Fifthly, the MMD has the chance to win the next election by deploring the same tactics that have made Sata popular. These tactics include populist language, naughty grandfather image, and grassroots mobilization. Rupiah Banda is already speaking the populist language. And on the Copperbelt, Chiluba is being used by the MMD to meet the people and speak the language they understand. While this move may not be very successful, even a slight triumph, however, helps the MMD garner that extra vote.

The naughty grandfather image has been used by Sata very well. He appears with the call boys and he openly identifies with ordinary problems of the people. And his alleged multiple relationships with women nonetheless, just makes him more enviable by some Zambians unfortunately. In the same vein Rupiah is also presenting the same naughty grandfather image. When in Luapula Province, for example, he told a crowd of pupils about how popular he was among girls when he was a young man—image issues that many young men and women face today. By projecting this image, Rupiah is likely to attract many young people. Nothing galvanizes the young than a grandfather who sits with you and tells you some saucy stories about their past. And this tool is likely to be effective in the next elections.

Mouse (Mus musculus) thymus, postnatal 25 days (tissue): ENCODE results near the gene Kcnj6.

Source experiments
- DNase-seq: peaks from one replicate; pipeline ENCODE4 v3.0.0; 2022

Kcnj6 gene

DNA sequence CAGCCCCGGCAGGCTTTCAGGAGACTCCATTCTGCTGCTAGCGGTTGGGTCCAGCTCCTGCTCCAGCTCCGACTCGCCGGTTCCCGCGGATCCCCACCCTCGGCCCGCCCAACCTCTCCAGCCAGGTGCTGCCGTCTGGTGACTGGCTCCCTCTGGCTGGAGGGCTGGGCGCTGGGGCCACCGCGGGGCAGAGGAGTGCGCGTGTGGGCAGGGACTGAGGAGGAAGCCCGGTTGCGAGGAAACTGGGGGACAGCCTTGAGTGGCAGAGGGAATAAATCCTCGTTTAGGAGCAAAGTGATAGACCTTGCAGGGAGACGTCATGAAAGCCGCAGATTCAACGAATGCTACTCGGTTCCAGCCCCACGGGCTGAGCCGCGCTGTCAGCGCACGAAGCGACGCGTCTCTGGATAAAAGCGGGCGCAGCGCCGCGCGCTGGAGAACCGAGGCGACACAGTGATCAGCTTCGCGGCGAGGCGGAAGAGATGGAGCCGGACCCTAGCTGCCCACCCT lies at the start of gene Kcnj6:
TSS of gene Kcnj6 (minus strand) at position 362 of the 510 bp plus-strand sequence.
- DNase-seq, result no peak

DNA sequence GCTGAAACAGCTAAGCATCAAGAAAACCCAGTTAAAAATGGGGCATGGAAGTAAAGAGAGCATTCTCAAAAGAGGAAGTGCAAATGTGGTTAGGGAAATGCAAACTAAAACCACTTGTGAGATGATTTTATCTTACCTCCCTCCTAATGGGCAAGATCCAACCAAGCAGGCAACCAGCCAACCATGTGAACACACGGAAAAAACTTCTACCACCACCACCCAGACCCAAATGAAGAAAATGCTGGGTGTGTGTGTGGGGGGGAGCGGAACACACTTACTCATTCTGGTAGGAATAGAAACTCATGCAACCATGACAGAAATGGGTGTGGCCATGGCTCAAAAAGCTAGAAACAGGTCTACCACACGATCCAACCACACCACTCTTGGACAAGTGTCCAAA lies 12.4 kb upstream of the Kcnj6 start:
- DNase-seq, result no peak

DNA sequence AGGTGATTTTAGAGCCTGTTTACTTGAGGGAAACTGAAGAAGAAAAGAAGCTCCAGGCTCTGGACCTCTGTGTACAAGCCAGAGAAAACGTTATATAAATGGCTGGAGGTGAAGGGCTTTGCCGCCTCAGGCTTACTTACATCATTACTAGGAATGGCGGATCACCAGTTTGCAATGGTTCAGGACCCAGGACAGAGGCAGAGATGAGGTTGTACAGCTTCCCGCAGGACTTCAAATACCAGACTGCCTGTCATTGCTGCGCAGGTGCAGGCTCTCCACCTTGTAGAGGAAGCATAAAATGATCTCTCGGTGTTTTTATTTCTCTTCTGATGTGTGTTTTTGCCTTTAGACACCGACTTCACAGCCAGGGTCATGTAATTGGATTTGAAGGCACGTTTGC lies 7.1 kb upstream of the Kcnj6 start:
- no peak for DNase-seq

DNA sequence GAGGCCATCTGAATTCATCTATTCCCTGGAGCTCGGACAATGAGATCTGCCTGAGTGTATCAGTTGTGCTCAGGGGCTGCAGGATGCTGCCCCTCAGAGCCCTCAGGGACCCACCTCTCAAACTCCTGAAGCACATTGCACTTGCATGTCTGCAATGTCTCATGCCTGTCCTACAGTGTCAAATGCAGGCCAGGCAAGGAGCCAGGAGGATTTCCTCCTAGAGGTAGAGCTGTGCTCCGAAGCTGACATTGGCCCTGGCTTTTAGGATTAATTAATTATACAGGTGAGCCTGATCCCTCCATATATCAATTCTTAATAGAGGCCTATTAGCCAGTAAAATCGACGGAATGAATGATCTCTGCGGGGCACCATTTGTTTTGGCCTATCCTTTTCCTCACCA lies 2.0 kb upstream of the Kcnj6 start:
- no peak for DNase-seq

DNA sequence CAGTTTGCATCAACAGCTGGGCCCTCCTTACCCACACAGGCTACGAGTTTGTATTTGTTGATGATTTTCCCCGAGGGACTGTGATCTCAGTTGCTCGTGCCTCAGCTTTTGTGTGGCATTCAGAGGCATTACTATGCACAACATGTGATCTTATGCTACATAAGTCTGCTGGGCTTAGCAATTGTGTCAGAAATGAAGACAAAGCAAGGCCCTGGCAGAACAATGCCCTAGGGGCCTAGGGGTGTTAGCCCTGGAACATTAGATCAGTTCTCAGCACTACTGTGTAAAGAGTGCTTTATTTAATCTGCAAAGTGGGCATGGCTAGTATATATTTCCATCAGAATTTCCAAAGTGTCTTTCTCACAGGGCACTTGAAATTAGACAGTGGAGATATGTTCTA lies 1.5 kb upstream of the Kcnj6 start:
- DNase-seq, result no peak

Additionally, William Banda is at the heart of a grassroots’ resurgence of the MMD in Lusaka Province. This mobilization should not be underestimated. It could prove very potent for the MMD, and by 2011 the opposition should not be surprised if the MMD takes up significant votes in Lusaka.

Sixthly, the MMD could win the 2011 elections, by flipping Father Bwalya’s red card campaign. Father Bwalya has just said that the red card campaign is the campaign for all Zambians since it has been embraced by all Zambians. By this, Father Bwalya may mistakenly think that since the red card is played by Copperbelt and Lusaka based NGOs and PF supporters, the whole Zambia is playing them. But this is not the case, as Sata has experienced in the last three elections, Zambia is more than just Lusaka and Copperbelt. And unless people in Milenge, in Shang’ombo, and in Mambwe play the same red card, it remains an urban phenomena supported by the urban elite living in Chipulukusu, Chiwempala and Chawama.

Through these and many other reasons, the MMD is more than likely to win the 2011 elections. It may just be time for the opposition to begin planning how they can win the 2016 elections. For sure the red card, may actually work then!